MILWAUKEE — The Marquette University Board of Trustees has approved breaking ground for a new home for Marquette Business and innovation leadership programs at 16th Street and Wisconsin Avenue, the former site of McCormick Hall. The $60 million, 100,000 square-foot facility will be the largest fully donor-funded construction project in university history.
“This marks a defining, historical moment for Marquette,” President Michael R. Lovell said. “Our new facility will serve as a major catalyst to grow the pipeline of future Catholic, Jesuit-educated business leaders for years to come. We have witnessed truly remarkable generosity for this project by our passionate Marquette community.” Lovell added that this is an important step to fuel Marquette’s strategic plan, Beyond Boundaries.
Under the direction of Vice President for Advancement Tim McMahon, Marquette met the project’s funding goal in just over two years, a quick pace for a facility of this scope. The success was driven by more than 250 donors, including 60 alumni, parents and friends who have committed gifts of more than $100,000 and 14 benefactors of $1 million or more.
“This is a once-in-a-generation project made possible by the unparalleled support of our alumni, parents and friends,” McMahon said. “The generosity of our benefactors has resulted in a world class new home for Marquette Business – a home that will educate, challenge and foster our students to be Marquette, Jesuit-trained alumni leaders for tomorrow.”
In announcing the milestone, President Lovell honored a “beloved former colleague,” the late Keyes Dean of Business Administration Joe Daniels. The university surpassed its $60 million fundraising goal on February 11, 2021 — the one-year anniversary of Daniels’ tragic death. “We know that Joe had a hand in this timing as he continues to watch over us,” President Lovell said. “His vision inspired us, and we will carry on his legacy in our new facility well into the future.”
State-of-the-art design and technology
A formal groundbreaking ceremony will take place this spring and the facility will be completed at the end of 2022. Marquette’s newest academic facility is built for the future with maximum flexibility and state-of-the-art, globally connective technology, anchoring the west gateway to campus.
The four-story building design is being led by Vice President for Planning and Facilities Management Lora Strigens and her team, in partnership with architectural firms BNIM of Kansas City and Milwaukee-based Workshop Architects. Findorff is constructing the building, which will feature an open atrium, collaborative classrooms, lab and study spaces, as well as an event space for the Milwaukee business community, bringing together thought leaders from across the region.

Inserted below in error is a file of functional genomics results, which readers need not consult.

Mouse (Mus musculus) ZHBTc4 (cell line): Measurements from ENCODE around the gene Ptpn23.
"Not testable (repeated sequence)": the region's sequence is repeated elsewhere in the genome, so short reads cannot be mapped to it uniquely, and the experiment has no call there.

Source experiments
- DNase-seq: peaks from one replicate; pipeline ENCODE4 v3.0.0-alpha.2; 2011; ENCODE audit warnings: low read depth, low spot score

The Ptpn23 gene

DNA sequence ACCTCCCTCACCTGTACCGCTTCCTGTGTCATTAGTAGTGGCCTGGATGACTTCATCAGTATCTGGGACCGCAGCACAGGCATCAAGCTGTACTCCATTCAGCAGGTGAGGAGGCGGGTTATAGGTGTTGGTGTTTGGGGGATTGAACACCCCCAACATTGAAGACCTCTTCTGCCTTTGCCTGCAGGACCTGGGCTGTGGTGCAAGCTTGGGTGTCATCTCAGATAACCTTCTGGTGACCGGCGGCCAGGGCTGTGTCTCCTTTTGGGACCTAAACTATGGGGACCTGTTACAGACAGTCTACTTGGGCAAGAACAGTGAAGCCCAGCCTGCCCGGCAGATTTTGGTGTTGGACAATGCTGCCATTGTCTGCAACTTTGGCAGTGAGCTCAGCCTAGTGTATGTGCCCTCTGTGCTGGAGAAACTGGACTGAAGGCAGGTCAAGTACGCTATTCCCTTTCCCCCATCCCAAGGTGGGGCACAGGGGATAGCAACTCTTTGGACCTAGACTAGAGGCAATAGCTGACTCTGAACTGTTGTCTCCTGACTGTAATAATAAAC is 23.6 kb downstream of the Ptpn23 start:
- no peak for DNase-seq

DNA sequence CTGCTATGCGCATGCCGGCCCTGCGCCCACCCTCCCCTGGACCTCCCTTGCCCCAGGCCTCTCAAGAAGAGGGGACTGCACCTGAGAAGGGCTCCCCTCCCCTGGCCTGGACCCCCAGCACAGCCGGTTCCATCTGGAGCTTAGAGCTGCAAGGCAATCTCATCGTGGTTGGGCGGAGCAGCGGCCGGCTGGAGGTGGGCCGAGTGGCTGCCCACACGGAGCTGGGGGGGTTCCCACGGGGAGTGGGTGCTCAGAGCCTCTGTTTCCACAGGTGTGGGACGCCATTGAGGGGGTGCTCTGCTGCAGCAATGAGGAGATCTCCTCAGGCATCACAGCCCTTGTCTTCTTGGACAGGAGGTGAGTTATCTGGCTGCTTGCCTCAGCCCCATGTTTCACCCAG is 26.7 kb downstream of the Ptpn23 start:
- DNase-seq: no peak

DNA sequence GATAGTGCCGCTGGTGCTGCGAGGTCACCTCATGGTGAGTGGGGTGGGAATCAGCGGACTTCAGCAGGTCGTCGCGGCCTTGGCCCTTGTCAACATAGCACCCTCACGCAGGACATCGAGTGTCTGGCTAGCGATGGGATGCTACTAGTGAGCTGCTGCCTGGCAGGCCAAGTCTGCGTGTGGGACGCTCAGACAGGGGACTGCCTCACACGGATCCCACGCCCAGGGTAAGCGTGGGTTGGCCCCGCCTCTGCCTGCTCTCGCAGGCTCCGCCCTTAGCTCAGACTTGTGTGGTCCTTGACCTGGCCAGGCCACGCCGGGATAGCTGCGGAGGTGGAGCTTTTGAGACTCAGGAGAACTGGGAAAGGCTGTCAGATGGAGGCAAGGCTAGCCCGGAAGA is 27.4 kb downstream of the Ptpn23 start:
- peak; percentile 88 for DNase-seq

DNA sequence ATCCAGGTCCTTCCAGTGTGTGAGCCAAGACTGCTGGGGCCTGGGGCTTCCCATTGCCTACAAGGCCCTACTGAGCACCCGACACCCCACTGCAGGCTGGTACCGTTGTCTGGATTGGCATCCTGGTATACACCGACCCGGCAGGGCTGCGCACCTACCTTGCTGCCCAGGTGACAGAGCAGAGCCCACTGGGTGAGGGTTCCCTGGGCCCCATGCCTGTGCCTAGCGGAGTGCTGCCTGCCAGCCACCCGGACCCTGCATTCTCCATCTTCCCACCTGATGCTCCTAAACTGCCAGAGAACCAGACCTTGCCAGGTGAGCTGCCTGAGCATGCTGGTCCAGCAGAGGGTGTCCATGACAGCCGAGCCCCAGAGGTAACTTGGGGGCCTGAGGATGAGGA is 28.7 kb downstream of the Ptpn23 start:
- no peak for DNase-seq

In addition, plans call for a café, areas for programmatic centers of excellence, including an EMBA Center, and faculty offices. The facility’s first floor is designed to provide wraparound student support, including centralized advising with a Student Success Center and a Business Career Center.
“Marquette’s College of Business Administration was the first accredited Catholic business school in the United States, and it has been continuously accredited since 1928,” said Interim Keyes Dean of Business Administration Tim Hanley. “The college is nationally ranked by U.S. News and World Report, and it has outstanding programs in all business disciplines, including ranked programs in finance, real estate and supply chain, as well as our MBA programs. We are proud of our legacy of developing excellent business professionals who lead with an ethical compass.”
Infusing innovation across disciplines
The new facility will also house innovation leadership programs, and its proximity to Marquette’s Opus College of Engineering offers opportunities to pair faculty experts and students within the two academic disciplines. This year, Marquette climbed to a U.S. News & World Report ranking of number 18 in the nation for undergraduate teaching and was ranked 42 on the list of “Most Innovative Schools.”
“Our unique leadership development programs inspire students and faculty to think creatively, collaborate in innovative ways and ultimately, act boldly to deliver solutions,” said Opus Dean of the Opus College of Engineering Kristina Ropella. The new building will be home to Marquette’s Excellence in Leadership (E-Lead) and Bridge to Business programs.
“We’ve heard from students and industry professionals alike how valuable these shared perspectives can be across business, engineering and other disciplines,” Ropella said.